Understanding the pros and cons of store credit cards
What's the Deal with Conor Knighton
As you're doing your shopping, you're going to be presented with opportunities sign up for store credit cards with the lure of saving 15 percent off your purchase. Don't do it!
It may be tempting to take the free money, but your credit score has a value as well, and, every time you get a new card, it takes a bit of hit. It's not terrible, and it's not permanent, but the point is, if you're going to take that hit, you can do way better than a small discount on jeans.
Store cards like Macy's, Banana Republic, Bloomingdale's and Kohl's, offer between 10 – 20 percent off your purchase the day you sign up for them. Compare that with something like the Chase Southwest Card, which gives you 50,000 rapid rewards points. That's around $830 in free travel.
To get the same value from signing up for a Macy's card, you'd have to spend over $5000 on clothes.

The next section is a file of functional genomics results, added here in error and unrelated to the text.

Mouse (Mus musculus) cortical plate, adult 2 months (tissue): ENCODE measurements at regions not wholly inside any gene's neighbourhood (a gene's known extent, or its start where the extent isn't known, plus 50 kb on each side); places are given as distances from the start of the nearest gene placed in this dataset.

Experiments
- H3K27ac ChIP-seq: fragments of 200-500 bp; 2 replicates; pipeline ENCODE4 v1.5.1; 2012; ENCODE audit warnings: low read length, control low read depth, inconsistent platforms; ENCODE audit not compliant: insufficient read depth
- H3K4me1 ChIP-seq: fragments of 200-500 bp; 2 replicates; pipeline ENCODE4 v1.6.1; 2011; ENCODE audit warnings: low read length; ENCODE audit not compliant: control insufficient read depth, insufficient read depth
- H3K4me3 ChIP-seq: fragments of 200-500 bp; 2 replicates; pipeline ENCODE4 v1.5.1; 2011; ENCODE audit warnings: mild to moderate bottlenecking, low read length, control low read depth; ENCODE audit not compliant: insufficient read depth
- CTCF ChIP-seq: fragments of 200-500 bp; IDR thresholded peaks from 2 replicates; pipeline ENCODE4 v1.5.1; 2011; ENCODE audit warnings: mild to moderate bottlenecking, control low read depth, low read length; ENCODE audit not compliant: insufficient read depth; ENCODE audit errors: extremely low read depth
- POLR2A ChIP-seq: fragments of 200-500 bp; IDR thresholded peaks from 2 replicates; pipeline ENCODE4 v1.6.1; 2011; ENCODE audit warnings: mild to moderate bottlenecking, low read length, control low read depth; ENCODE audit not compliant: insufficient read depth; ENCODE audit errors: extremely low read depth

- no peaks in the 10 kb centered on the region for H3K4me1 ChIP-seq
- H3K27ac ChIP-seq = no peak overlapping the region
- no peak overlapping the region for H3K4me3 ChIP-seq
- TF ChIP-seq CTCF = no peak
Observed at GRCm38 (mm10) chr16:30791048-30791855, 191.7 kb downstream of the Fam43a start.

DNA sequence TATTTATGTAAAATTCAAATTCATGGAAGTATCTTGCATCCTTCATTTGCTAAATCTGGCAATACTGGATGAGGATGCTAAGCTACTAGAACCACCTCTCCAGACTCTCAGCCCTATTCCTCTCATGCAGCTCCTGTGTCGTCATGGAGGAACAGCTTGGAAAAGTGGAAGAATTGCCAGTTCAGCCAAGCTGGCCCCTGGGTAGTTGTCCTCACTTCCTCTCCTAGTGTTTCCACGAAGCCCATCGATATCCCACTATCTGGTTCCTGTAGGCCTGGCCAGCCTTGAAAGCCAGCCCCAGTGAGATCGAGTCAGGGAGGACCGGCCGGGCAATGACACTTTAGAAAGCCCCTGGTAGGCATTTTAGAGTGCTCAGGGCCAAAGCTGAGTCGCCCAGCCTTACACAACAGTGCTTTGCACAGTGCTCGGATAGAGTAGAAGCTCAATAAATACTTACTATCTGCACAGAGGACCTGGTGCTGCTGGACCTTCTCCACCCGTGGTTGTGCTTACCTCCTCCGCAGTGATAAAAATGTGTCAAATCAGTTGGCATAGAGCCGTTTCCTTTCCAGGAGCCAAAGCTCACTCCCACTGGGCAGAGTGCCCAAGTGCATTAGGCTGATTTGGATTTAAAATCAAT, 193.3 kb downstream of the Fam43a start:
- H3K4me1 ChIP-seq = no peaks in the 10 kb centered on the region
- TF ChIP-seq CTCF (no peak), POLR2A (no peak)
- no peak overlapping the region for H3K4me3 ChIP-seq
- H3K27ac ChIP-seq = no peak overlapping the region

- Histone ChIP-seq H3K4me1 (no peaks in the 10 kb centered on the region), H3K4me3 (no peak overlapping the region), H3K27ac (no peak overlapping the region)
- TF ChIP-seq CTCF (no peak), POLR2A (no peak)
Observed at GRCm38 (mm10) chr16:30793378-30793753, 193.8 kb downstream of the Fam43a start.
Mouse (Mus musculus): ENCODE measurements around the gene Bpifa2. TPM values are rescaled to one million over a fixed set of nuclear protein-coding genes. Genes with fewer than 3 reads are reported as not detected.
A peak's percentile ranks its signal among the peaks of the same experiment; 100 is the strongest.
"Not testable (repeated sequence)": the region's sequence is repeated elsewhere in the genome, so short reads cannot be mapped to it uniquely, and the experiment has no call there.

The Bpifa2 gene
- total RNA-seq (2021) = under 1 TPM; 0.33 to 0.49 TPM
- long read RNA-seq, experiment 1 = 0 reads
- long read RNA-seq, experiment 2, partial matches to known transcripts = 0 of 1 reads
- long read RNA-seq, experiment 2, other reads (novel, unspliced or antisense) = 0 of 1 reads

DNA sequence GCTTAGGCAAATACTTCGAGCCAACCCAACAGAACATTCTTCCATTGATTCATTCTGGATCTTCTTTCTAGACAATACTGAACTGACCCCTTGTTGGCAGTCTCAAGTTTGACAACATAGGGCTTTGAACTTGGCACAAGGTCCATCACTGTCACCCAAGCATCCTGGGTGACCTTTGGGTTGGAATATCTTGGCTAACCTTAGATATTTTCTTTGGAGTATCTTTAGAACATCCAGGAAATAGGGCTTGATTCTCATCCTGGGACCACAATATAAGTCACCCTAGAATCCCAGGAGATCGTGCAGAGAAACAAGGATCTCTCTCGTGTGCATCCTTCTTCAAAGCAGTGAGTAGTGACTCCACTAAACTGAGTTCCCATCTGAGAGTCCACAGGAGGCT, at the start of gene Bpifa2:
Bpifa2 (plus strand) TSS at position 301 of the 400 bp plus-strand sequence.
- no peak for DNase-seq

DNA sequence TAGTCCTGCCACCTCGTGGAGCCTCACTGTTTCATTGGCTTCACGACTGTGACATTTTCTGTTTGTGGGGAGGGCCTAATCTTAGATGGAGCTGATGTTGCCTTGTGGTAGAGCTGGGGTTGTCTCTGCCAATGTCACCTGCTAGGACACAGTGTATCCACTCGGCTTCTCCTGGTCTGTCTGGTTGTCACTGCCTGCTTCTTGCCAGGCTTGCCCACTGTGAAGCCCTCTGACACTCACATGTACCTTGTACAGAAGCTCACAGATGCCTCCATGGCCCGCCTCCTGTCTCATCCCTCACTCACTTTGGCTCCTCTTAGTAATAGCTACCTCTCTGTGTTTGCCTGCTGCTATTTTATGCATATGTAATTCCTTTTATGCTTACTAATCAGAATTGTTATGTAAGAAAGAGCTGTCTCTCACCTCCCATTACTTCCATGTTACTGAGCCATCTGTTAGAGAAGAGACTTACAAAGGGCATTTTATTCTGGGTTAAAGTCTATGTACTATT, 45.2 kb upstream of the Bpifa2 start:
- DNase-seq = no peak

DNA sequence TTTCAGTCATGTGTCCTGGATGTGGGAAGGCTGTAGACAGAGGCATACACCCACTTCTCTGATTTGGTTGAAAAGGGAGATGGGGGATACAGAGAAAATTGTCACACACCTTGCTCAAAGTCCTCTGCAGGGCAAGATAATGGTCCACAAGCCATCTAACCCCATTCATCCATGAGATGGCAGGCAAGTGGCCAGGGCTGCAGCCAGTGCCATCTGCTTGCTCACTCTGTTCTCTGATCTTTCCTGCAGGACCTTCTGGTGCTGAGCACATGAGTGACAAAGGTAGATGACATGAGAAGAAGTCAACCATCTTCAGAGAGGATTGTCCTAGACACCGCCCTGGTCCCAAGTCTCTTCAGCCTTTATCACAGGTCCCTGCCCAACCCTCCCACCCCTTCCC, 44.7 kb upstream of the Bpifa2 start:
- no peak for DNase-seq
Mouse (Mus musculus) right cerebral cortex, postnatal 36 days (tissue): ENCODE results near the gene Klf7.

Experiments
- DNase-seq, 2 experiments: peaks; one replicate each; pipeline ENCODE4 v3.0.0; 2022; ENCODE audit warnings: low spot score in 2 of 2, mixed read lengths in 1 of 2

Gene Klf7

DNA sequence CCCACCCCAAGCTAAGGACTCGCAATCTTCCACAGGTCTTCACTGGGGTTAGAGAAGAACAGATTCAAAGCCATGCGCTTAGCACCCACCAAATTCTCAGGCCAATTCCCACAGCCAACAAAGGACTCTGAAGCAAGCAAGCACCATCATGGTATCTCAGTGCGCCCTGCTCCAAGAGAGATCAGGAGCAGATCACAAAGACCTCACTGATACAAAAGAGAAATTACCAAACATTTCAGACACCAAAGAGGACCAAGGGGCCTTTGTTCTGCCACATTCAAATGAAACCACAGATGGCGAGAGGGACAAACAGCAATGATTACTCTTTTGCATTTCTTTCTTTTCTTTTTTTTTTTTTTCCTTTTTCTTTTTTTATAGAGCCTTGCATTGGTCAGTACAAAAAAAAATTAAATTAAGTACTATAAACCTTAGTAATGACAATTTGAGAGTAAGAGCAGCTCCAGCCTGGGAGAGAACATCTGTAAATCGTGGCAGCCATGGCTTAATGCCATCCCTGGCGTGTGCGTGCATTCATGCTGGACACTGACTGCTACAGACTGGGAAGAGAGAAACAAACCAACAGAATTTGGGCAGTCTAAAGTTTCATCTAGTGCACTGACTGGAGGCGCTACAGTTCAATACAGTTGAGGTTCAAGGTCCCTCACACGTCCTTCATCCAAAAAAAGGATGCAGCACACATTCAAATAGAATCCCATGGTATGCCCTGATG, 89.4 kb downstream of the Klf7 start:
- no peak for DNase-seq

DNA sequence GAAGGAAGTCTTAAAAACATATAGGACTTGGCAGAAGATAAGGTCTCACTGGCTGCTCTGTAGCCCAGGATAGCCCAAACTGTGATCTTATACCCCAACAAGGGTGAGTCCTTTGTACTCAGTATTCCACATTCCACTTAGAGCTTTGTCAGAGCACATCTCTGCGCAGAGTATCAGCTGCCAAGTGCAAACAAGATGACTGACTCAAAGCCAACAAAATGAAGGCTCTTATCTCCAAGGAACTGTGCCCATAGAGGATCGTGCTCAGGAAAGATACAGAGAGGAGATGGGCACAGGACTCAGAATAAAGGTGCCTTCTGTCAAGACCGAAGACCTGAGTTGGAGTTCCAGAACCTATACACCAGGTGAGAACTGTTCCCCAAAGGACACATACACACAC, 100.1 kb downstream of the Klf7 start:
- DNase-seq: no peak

Most of the time, people sign up for store cards to save $10 to $20 off their purchase. It is better to save that credit score hit for a much more lucrative offer. A good rule to follow is that unless you are getting over $500 of value, don't open a new credit account.
Store cards might be right for you if you really spend a lot of money at that store. Many times they are tied to rewards programs that give a little extra cash back and special coupons. But really think before signing up for one. The sales clerk will make you feel foolish for not signing up for one, but remember, he probably gets a bonus when you do.
Also, store cards are sometimes easier to get approved for, so, if you're just starting out, one could help you build your credit history. But if you've got a good score already, remember it's worth more than ten dollars.
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